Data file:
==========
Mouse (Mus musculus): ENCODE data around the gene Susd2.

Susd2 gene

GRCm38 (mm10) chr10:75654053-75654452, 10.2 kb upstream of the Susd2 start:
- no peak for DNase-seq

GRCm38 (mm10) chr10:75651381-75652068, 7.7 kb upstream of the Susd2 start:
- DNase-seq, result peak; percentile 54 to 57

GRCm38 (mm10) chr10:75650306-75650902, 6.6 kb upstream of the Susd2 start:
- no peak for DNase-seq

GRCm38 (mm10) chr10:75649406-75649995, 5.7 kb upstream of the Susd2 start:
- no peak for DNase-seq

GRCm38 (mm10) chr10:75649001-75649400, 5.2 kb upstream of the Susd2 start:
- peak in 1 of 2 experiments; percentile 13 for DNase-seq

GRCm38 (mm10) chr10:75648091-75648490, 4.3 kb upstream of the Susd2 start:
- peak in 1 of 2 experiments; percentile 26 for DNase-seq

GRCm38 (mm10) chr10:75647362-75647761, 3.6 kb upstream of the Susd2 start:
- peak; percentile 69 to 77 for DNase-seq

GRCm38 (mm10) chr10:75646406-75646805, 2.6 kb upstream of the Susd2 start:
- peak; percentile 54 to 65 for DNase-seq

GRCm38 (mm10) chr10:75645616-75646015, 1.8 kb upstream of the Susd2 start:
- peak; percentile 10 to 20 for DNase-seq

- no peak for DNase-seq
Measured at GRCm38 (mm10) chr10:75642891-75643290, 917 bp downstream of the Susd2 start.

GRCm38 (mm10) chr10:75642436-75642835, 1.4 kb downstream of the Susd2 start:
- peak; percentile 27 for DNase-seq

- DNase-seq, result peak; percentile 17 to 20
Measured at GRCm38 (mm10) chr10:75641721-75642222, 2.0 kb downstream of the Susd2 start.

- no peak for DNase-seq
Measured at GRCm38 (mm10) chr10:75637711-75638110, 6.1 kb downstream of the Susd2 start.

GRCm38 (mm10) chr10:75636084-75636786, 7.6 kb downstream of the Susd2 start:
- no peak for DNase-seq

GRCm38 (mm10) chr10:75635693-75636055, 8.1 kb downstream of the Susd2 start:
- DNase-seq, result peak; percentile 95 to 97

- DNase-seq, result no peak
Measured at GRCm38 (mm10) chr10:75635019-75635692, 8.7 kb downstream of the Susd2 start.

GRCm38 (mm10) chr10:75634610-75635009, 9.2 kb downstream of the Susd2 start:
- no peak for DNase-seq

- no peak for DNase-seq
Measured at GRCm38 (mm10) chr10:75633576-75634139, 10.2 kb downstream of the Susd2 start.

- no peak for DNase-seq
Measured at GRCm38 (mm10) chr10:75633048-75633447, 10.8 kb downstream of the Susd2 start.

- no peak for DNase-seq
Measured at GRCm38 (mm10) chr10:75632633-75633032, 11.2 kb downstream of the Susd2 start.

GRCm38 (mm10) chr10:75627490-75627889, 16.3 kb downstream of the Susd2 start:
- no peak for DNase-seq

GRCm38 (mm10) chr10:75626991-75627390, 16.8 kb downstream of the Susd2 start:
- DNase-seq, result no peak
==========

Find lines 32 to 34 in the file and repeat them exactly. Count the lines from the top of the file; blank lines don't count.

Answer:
- DNase-seq, result peak; percentile 95 to 97

- DNase-seq, result no peak
Measured at GRCm38 (mm10) chr10:75635019-75635692, 8.7 kb downstream of the Susd2 start.